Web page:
While I thoroughly enjoyed rereading the book, I was amazed/ flabbergasted at the sheer amount of words that Anne speaks. She has speeches that go on for pages, and I couldn't help but feel a little sorry for Marilla, who was quite taken aback at Anne's chatterbox ways. I was also a little horrified at Anne's recalcitrance when it comes to Gilbert Blythe (who I still have a literary crush on after all of these years). The fact that she breaks a slate over his head and then refuses his overtures of friendship for years is disconcerting. However, this is all part of Anne's charm, and even though she seemed a tad overwhelming when I revisited her, I still have a great fondness for her and for the books.

Prince Edward Island, the book's setting, has a website dedicated to luring tourists to the island to celebrate the anniversary. PEI attracts a great number of visitors who are taken with Anne and want to see the places mentioned in the book. For more information on the 100th anniversary, visit the PEI website or check out this article from a July issue of Newsweek. I also urge you to read (or reread) the books and check out the first two Kevin Sullivan movies (done in the 1980s), which star Colleen Dewhurst, Megan Follows, and Jonathan Crombie (DO NOT watch Sullivan's third Anne movie, in which Anne dresses up like a nun and gets involved in World War I - it is wrong on so many levels). With all of the madness found in today's world, Anne provides a welcome glimpse into a time when you could have a "bosom friend" and find "kindred spirits" if you looked hard enough.

ETA: After I first posted this blog, I found two more articles on Anne of Green Gables and its 100th anniversary. The first is from Slate.com, which talks about the book's complexities and its defiance of typical children's literature/ young adult literature. The second article is by author Margaret Atwood and talks about the book's (and L. M. Montgomery's) background.

Review: Alone in the Kitchen with an Eggplant

For no apparent or conscious reason, I've been reading a lot of books about food. The first is Alone in the Kitchen with an Eggplant: Confessions of Cooking for One and Dining Alone, which a good friend got for me. As the title suggests, the book consists of essays about the joy (or burden) of cooking for one and eating alone. At age 14, I became the queen of eating alone, and I thoroughly enjoyed the book. From an ode to asparagus to the challenge of cooking in a tiny apartment to the demise of a favorite restaurant, the essays capture the essence of what it is like to deal with the solitary meal.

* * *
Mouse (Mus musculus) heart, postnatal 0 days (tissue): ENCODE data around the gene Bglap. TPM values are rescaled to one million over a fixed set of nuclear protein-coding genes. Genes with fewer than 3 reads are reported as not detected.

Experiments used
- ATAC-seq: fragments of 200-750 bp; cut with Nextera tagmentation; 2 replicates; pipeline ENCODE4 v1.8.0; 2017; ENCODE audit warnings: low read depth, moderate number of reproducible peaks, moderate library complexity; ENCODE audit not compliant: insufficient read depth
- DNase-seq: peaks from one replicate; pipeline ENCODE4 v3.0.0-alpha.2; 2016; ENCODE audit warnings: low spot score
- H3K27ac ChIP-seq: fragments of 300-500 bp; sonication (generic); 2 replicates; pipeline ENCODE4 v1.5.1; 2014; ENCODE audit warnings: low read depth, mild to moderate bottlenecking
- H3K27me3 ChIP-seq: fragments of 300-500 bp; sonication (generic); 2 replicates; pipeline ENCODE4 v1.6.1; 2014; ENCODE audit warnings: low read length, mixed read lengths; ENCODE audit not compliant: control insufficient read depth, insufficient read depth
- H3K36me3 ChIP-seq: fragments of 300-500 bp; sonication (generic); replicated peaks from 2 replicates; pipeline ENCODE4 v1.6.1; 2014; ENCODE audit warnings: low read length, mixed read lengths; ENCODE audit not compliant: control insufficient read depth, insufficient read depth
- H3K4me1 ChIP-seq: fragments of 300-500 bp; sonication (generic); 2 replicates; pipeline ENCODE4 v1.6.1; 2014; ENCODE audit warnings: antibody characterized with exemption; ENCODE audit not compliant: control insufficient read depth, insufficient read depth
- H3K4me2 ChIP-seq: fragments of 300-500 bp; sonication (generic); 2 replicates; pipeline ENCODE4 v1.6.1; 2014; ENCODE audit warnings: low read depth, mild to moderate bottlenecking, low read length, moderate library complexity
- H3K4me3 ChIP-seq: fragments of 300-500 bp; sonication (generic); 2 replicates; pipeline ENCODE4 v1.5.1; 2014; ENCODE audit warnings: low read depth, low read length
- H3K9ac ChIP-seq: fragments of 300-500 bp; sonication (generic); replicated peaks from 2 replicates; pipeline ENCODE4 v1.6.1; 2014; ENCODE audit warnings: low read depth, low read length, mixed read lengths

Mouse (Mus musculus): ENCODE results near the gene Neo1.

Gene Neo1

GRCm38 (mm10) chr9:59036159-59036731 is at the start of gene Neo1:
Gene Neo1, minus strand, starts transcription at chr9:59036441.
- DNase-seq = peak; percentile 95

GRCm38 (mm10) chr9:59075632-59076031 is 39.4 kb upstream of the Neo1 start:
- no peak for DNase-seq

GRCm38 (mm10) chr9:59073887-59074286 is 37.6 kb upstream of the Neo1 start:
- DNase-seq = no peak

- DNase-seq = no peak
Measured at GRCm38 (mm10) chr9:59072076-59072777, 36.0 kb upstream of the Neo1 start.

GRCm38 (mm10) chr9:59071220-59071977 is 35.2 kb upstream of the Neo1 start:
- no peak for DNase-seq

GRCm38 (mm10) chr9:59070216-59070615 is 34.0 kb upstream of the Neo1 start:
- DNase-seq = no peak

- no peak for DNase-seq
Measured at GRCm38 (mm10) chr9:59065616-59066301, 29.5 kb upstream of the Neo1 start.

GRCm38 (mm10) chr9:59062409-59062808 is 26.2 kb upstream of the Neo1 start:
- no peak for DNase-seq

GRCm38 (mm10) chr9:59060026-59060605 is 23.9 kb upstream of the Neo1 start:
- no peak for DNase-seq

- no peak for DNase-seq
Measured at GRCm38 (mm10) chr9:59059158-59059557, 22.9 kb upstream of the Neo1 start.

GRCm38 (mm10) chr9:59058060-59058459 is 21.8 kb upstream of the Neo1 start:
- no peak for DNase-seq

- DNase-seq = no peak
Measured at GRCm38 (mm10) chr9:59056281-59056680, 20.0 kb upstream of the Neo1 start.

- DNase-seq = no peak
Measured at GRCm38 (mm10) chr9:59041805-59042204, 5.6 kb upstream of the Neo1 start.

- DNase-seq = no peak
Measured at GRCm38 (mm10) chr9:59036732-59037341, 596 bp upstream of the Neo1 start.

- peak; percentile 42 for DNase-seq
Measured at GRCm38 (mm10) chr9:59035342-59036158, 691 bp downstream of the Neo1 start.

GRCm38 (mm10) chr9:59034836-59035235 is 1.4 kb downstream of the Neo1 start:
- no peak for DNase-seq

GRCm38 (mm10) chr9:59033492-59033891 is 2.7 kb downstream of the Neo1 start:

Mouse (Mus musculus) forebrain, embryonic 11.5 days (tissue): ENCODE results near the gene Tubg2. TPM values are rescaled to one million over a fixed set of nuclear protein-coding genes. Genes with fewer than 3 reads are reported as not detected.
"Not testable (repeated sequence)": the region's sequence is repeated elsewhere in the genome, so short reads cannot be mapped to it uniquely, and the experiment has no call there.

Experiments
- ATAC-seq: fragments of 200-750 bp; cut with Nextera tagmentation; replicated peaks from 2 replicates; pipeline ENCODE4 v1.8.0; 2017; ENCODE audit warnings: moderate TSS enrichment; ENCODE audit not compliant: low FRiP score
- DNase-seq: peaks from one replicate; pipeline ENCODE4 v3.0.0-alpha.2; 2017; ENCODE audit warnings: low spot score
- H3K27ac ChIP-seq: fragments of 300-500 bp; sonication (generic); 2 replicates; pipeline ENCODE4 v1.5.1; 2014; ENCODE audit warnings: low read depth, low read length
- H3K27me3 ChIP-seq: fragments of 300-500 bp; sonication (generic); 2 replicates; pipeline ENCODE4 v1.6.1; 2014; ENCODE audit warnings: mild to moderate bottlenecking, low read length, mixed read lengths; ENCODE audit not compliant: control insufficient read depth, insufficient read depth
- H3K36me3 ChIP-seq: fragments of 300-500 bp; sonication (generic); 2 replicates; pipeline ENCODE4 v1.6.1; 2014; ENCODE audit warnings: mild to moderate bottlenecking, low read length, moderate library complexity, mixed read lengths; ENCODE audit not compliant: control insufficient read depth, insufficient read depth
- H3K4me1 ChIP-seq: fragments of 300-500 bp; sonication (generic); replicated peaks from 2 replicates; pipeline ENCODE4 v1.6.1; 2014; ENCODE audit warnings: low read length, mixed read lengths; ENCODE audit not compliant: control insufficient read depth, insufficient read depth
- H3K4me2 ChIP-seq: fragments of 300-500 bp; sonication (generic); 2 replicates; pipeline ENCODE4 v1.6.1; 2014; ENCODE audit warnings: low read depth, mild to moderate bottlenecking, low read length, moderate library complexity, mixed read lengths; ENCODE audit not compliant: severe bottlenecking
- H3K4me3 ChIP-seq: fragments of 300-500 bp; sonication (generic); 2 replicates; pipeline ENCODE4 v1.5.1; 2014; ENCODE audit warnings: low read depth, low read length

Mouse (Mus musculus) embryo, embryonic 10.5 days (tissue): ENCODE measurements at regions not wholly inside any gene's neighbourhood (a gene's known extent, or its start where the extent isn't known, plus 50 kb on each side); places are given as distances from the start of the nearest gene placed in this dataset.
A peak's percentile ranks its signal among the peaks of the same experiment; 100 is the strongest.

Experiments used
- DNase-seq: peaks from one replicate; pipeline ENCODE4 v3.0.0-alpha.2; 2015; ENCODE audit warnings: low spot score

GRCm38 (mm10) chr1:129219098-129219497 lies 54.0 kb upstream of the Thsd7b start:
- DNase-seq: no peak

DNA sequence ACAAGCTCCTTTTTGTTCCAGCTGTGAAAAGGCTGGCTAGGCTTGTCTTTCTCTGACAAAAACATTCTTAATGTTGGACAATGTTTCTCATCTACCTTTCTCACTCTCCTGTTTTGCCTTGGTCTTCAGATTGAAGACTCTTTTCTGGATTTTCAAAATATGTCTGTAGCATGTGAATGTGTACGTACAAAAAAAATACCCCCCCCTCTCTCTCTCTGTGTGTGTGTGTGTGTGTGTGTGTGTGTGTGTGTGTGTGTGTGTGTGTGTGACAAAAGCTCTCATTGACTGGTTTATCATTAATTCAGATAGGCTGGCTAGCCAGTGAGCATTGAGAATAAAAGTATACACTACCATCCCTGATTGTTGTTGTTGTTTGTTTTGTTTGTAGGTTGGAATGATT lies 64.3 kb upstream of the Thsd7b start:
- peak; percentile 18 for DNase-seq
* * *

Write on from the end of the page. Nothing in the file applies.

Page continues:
The essays, by authors including Nora Ephron, M.F.K. Fisher, and Steve Almond, each approach the topic in a different way. Perhaps what is so intriguing is seeing how different people in different stages of life view the act of eating alone. People who are young and single find it disconcerting, but others with children and families find that eating alone is a rare luxury that should be savored. Several of the essays also include some intriguing recipes. While I haven't tried any of them, I am looking forward to the opportunity to making Il Tost (grilled cheese and ham sandwich, Italian style) and salsa rosa.

Like many collections of essays, this one can be uneven at times. However, there are far more hits than misses, and this book makes a wonderful companion for someone eating alone in a restaurant. It even makes a nice alternative for someone who eats the occasional solitary meal at home but wants to avoid the ubiquitous drone and flicker of the television set. Whether your idea of dining alone consists of eating ice cream directly from the carton or cooking a full meal and setting the table with place mats and candles, Alone in the Kitchen with an Eggplant serves an assurance that either option is perfectly fine.

Saturday, September 20, 2008

Biscotti Mania

When life gets stressful, I bake. It is fairly low-consequence (if I screw up, I can throw out my mess and start over) and it requires enough concentration so that I can focus on something fairly mindless (as opposed to my school work or my other problems). This has been a tough week, and for some reason, I've been on a biscotti-making jag. While I've never taken any sort of interest in biscotti until lately, I've become a big fan.